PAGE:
When Garry and Mark Coleman heard that fellow employee Wayne Demers was planning to file a fraudulent insurance benefit claim, they told their employer. Demers was fired. Hostility brewed among Demers’ former union brethren. When that hostility escalated to fear, the Colemans resigned. Months later, with their reputations questioned and their jobs gone, they turned to the courts instead of their union to grieve their alleged wrongs. Their decision proved fatal.


Likely reluctant to follow union protocol and grieve their alleged harassment with their union, the Colemans initiated their legal action in the courts — suing their former employer, their former union, a union representative, and Wayne Demers.


Presumably the Colemans were attracted to the notion of a lawsuit versus a typical union grievance — the potential monetary recovery seemed greater, the media would surely report their case and the judge would sympathize with them — or so they thought.


Rather than responding to the merits of the Colemans’ case, the defendants argued that, as unionized employees, the plaintiffs had no right to sue in the courts.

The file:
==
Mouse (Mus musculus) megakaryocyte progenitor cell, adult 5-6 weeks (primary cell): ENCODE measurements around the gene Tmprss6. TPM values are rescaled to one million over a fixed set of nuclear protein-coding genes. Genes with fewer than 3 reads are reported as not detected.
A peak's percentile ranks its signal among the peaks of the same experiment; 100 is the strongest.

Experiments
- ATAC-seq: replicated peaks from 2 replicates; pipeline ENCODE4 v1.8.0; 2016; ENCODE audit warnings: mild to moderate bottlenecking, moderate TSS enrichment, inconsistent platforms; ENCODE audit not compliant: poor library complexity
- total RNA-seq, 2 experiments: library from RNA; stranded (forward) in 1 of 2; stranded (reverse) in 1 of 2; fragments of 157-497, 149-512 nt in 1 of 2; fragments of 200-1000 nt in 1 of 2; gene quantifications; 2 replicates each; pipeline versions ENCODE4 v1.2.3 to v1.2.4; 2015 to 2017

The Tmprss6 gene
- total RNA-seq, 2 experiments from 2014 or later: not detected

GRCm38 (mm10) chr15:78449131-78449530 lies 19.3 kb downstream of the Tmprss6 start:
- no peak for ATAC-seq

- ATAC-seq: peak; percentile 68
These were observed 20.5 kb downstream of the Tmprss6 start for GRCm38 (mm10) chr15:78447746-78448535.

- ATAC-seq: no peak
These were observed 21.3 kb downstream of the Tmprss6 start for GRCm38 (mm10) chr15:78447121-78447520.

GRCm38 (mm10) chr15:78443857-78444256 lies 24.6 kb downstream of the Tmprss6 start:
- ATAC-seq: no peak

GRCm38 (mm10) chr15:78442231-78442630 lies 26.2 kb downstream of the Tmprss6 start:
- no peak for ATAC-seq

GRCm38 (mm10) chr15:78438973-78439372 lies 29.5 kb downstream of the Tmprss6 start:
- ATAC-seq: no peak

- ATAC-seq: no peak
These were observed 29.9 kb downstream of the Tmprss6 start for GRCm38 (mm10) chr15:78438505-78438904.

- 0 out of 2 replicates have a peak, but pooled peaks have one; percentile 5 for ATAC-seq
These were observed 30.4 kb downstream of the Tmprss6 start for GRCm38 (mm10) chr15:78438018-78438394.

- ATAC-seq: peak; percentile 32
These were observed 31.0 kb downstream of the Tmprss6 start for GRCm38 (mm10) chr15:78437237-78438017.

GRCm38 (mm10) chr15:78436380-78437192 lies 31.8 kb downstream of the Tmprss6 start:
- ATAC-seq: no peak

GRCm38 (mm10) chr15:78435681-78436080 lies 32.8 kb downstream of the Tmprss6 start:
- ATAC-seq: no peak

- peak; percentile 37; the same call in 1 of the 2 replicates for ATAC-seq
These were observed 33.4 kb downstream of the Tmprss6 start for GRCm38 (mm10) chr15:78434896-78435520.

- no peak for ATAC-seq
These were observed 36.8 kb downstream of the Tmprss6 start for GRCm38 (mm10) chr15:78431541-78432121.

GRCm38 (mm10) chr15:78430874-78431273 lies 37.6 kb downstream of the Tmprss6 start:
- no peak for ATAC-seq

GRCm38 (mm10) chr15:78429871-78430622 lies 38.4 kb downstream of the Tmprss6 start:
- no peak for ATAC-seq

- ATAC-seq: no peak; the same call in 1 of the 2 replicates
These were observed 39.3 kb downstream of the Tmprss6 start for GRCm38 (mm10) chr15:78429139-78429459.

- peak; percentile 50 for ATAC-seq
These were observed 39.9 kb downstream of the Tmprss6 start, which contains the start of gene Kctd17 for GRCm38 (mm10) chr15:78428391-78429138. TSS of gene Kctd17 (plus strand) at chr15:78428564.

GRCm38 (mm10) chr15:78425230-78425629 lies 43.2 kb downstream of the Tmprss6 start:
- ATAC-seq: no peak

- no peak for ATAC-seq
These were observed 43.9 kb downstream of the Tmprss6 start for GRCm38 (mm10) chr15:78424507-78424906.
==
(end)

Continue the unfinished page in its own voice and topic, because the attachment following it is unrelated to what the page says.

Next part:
Recently, a judge agreed, ruling that although the courts have some limited discretion to entertain the dispute, unionized employees generally must seek redress through grievance procedures in their collective agreements, or through labour tribunals.

The concept of preventing unionized employees from suing their employers in court is not novel. Since 1995, when the Supreme Court ruled disputes arising under a collective agreement can only be resolved by labour tribunals, unionized employees have been without the same access to the courts as their non-unionized peers.

Here is some advice for unionized employees seeking to bring their claims before the courts:

  • Approach jurisdictional issues practically. With the preponderance of case law stacked against you, only go to court as a last resort.

  • Review and exhaust available appeal routes promptly. Most collective agreements require grievances to be brought within strict time limits. Similarly, labour relations tribunals turn away complaints that are brought in an untimely fashion.

  • Obtain professional advice. The jurisdictional maze of the Ontario court system is complex — and the appropriate procedural route will differ depending on the facts of the case.

Daniel A. Lublin is a Toronto employment lawyer. He can be reached at dan@toronto-employmentlawyer.comor you can visit him on the web atwww.toronto-employmentlawyer.com.